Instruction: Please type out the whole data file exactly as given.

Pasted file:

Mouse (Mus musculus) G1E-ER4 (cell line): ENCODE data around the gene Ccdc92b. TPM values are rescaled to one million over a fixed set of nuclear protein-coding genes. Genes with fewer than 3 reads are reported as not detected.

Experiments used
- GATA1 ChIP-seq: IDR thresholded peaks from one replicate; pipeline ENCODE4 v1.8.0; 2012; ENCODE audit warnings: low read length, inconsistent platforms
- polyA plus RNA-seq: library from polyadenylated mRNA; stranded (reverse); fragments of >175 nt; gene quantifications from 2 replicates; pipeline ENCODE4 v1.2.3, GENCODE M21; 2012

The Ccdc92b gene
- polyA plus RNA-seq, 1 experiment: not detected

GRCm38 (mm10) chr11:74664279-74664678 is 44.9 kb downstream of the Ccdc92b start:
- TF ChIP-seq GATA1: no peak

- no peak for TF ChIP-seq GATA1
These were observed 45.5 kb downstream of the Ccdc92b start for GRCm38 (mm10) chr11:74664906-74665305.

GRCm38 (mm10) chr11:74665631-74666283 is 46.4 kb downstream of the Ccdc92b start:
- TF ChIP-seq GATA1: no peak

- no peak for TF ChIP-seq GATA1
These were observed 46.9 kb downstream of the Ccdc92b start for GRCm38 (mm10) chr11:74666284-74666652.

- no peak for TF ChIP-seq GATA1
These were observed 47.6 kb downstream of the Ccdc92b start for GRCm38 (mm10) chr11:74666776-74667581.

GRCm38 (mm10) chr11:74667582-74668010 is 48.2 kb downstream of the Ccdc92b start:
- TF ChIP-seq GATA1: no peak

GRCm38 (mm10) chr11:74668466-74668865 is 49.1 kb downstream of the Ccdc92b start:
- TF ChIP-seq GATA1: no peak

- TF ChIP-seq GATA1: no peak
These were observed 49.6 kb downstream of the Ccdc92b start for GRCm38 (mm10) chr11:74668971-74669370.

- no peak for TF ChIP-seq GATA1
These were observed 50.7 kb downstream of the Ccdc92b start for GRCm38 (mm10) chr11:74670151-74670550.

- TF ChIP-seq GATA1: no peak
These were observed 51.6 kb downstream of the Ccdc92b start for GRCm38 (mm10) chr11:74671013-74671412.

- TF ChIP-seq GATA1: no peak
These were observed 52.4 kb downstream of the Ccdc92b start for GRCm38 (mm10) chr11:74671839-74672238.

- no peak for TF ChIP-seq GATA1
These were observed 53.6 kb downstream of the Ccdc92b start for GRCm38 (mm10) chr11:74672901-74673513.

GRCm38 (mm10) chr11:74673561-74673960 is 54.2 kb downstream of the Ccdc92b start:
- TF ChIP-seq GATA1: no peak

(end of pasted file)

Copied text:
Mouse (Mus musculus) G1E-ER4 (cell line): ENCODE data around the gene Ccdc92b. TPM values are rescaled to one million over a fixed set of nuclear protein-coding genes. Genes with fewer than 3 reads are reported as not detected.

Experiments used
- GATA1 ChIP-seq: IDR thresholded peaks from one replicate; pipeline ENCODE4 v1.8.0; 2012; ENCODE audit warnings: low read length, inconsistent platforms
- polyA plus RNA-seq: library from polyadenylated mRNA; stranded (reverse); fragments of >175 nt; gene quantifications from 2 replicates; pipeline ENCODE4 v1.2.3, GENCODE M21; 2012

The Ccdc92b gene
- polyA plus RNA-seq, 1 experiment: not detected

GRCm38 (mm10) chr11:74664279-74664678 is 44.9 kb downstream of the Ccdc92b start:
- TF ChIP-seq GATA1: no peak

- no peak for TF ChIP-seq GATA1
These were observed 45.5 kb downstream of the Ccdc92b start for GRCm38 (mm10) chr11:74664906-74665305.

GRCm38 (mm10) chr11:74665631-74666283 is 46.4 kb downstream of the Ccdc92b start:
- TF ChIP-seq GATA1: no peak

- no peak for TF ChIP-seq GATA1
These were observed 46.9 kb downstream of the Ccdc92b start for GRCm38 (mm10) chr11:74666284-74666652.

- no peak for TF ChIP-seq GATA1
These were observed 47.6 kb downstream of the Ccdc92b start for GRCm38 (mm10) chr11:74666776-74667581.

GRCm38 (mm10) chr11:74667582-74668010 is 48.2 kb downstream of the Ccdc92b start:
- TF ChIP-seq GATA1: no peak

GRCm38 (mm10) chr11:74668466-74668865 is 49.1 kb downstream of the Ccdc92b start:
- TF ChIP-seq GATA1: no peak

- TF ChIP-seq GATA1: no peak
These were observed 49.6 kb downstream of the Ccdc92b start for GRCm38 (mm10) chr11:74668971-74669370.

- no peak for TF ChIP-seq GATA1
These were observed 50.7 kb downstream of the Ccdc92b start for GRCm38 (mm10) chr11:74670151-74670550.

- TF ChIP-seq GATA1: no peak
These were observed 51.6 kb downstream of the Ccdc92b start for GRCm38 (mm10) chr11:74671013-74671412.

- TF ChIP-seq GATA1: no peak
These were observed 52.4 kb downstream of the Ccdc92b start for GRCm38 (mm10) chr11:74671839-74672238.

- no peak for TF ChIP-seq GATA1
These were observed 53.6 kb downstream of the Ccdc92b start for GRCm38 (mm10) chr11:74672901-74673513.

GRCm38 (mm10) chr11:74673561-74673960 is 54.2 kb downstream of the Ccdc92b start:
- TF ChIP-seq GATA1: no peak